On my 18th birthday, the one thing I had looked forward to the most was getting my driving license. My father promised that I would be allowed to take the test once he was satisfied with my driving and road sense. The first day he (almost) took me out for my first spin, I mucked it up because I forgot to release the handbrake. It was a '94 pickup truck and they have one of those handbrakes that you pull towards you from beneath the steering wheel. We never left the driveway because my dad just got out of the car, having only given me one chance to get the car out. Obviously, I had been driving for sometime already, but kept from my father's vast book of knowledge. I figured, even if I get nervous with my dad next to me (only the most intimidating person to know on the road), I'd still manage to at least get the damn car on the road. It's actually sadder that I have a vivid recollection of this moment 14 years later.

Eventually, it all worked out. A few days later, I mastered the art of handbrake release and convinced my dad that I am road-ready. Please keep in mind that he's a retired fighter pilot and doesn't take even the smallest mistakes very lightly. Lesson learnt, registered and administered. Only issue was that I had to keep someone with me at all times for the next ... years. The timeline wasn't predetermined; unlike an open airline ticket that you know has an expiry date. This limited liability statement came with a VERY open clause...

Moving on a few years, I'm in college and junior year somehow managed to stroll along. I managed to get my US driving license, partly thanks to a friend who lent me their car for the test. The lady taking the test (known for her lacking sense of humor) managed to compliment my parallel parking, saying that it's the best job she's seen in her 18 years of test taking. The kind of moment you wish your Dad was there to hear her say it. I passed the first time around with flying colors. I wish every test was like that.

My buddies insisted that I need a car, but not just any car. Mine had to stand out and still manage to fit into the budget extended to me by dad. The funny thing about this (and I digress) is that I was always taught the value of money, but never that I would always only be given enough not to buy the worst option, but also just below the amount needed for something decent. Catch 22. I was spending my time looking at Honda's and Toyota's, but the young college buck in me asked for something more powerful...something that I should be seen driving.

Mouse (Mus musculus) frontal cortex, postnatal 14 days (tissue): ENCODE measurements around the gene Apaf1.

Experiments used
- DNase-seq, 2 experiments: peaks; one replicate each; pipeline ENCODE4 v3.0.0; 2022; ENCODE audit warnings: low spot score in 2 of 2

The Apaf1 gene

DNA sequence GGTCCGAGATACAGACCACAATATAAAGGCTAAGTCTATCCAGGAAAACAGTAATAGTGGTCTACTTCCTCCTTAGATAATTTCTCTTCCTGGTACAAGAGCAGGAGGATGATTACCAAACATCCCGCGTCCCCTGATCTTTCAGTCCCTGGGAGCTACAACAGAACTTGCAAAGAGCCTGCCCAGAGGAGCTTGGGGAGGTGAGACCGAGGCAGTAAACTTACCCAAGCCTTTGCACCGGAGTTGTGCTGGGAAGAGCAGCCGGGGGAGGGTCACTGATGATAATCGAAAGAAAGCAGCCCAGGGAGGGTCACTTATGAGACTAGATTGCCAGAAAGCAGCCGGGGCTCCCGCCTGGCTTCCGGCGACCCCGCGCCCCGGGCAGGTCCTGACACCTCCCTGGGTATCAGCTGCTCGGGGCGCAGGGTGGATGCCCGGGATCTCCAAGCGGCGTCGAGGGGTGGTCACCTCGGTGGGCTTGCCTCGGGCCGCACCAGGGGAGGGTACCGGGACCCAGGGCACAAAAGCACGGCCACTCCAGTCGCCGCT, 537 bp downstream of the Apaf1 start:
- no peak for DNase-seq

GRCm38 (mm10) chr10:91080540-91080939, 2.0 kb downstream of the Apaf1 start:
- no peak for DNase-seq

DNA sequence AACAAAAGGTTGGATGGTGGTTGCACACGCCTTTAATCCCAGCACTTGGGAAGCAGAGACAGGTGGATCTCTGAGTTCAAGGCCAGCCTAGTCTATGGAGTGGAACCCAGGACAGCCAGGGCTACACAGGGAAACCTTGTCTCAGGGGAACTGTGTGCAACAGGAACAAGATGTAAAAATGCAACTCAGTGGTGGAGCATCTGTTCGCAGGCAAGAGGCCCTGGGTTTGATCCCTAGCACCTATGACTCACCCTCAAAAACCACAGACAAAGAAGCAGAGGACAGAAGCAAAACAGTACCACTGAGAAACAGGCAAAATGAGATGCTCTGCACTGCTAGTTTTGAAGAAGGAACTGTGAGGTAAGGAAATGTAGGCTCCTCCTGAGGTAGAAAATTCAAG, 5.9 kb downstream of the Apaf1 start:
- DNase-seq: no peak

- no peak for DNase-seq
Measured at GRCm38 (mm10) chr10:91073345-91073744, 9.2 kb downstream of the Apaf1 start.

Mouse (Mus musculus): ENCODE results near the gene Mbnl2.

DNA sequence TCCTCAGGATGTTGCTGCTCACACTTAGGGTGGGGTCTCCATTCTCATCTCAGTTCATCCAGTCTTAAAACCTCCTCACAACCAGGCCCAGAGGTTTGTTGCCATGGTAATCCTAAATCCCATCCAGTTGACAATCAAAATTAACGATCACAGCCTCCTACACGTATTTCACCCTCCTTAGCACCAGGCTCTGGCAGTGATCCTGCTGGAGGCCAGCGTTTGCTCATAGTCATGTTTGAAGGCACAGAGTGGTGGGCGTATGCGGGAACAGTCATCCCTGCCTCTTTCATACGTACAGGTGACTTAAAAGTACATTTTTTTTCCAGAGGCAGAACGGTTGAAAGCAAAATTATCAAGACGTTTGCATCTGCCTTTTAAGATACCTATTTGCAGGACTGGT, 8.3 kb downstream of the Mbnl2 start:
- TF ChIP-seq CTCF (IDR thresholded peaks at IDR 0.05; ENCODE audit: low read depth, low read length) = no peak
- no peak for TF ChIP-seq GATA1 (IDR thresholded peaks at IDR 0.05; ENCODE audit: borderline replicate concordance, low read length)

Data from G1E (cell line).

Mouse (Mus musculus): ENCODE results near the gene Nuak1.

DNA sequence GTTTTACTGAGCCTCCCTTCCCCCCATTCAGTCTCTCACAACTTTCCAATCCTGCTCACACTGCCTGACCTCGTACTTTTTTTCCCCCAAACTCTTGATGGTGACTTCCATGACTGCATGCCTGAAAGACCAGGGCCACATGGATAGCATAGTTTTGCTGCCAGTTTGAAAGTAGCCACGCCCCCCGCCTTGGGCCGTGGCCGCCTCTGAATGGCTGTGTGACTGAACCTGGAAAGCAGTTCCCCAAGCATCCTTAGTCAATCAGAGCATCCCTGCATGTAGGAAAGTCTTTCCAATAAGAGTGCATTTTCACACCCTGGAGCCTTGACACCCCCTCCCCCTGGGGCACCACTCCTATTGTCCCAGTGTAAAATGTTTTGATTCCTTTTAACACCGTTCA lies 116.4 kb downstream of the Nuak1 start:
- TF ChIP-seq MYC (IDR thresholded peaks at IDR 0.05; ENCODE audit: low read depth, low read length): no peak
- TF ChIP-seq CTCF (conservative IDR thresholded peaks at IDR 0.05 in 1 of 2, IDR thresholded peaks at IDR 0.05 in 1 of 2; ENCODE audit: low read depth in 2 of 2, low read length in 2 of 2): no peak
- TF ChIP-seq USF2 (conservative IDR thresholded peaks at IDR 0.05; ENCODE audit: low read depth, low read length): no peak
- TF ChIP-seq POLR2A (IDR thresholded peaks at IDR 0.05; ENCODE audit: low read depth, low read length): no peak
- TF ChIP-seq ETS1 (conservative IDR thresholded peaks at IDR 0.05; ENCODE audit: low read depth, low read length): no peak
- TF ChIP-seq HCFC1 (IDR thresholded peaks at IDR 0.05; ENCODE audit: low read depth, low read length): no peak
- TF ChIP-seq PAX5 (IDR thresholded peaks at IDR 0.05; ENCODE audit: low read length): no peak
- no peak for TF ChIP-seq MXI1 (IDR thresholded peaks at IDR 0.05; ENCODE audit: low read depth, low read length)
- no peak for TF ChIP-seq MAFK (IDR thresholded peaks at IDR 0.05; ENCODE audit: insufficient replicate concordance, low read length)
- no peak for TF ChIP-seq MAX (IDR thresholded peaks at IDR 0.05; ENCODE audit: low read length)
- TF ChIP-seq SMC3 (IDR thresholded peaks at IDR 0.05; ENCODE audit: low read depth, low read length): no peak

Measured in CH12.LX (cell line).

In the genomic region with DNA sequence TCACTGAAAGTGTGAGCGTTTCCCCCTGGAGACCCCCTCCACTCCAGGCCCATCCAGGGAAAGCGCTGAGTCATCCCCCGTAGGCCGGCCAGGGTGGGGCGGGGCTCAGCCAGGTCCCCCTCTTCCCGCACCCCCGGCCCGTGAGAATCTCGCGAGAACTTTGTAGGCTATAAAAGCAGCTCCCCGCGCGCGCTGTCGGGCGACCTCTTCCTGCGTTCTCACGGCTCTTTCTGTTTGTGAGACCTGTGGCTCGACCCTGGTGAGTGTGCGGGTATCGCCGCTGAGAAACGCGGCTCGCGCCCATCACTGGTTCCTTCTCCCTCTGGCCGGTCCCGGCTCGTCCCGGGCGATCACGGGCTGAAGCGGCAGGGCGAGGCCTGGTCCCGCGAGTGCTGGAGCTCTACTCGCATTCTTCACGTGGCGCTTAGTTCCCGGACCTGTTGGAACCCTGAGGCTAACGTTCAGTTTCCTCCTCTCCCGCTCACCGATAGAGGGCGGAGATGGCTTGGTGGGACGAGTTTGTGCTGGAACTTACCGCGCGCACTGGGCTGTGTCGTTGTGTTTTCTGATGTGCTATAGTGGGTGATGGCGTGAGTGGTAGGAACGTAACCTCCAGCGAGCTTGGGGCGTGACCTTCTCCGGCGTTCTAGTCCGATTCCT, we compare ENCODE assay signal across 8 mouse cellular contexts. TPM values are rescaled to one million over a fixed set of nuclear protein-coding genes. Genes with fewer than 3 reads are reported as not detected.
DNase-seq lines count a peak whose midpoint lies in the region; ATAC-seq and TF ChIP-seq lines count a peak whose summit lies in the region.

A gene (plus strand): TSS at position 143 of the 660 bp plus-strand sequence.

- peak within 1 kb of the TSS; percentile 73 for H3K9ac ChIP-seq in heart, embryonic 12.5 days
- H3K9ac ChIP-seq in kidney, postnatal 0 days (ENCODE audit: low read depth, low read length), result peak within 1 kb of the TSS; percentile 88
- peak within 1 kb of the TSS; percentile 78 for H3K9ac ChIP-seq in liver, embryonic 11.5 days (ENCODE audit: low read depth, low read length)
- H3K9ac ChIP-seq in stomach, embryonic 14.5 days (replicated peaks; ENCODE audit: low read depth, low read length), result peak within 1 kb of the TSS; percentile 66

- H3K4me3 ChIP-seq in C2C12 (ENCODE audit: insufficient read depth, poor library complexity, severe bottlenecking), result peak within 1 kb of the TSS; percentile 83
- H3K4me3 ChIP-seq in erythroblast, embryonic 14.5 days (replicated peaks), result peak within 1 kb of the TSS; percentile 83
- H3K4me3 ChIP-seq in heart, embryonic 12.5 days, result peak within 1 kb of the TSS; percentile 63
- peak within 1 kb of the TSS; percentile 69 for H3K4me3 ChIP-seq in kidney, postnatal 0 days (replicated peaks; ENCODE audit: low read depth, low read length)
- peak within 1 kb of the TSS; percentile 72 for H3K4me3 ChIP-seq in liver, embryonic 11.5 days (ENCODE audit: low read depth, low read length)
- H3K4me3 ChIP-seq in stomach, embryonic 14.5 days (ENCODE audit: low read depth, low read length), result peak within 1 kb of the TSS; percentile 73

I ended up with a 2.8 Audi A4 and with no regrets until my first visit to the friendly German-American mechanic, who didn't believe in discounts or shoddy work. Regardless, my solo driving career began and I made a sincere effort to obey traffic laws, learn how to be a polite, considerate and noise-free driver (horn and exhaust alike). 

Somehow, due to severe financial constraints, I had to rid myself of the white stallion. In all, I ended up sinking a lot more with this investment (or complete lack thereof) with bank charges, financial loss during sale and the copious amounts paid to my friendly German-American mechanic. Keep in mind that with all this money, time and effort, I have not been in a single collision, despite a few small fender scratches here and there.

Fast forward another few years and we end up in modern day Islamabad, Pakistan. It's 2011, the year politics has infused our vast youth with energy and vigor never before seen. Prices are higher than ever, there's a complete absence of assurance in our country's future as some fight with the US, some with the militants, some with banks and others with themselves. You would think with all this, we'd be more careful on the road and with our lives and try to use all the power we possess to preserve whatever little bit of humanity we have left.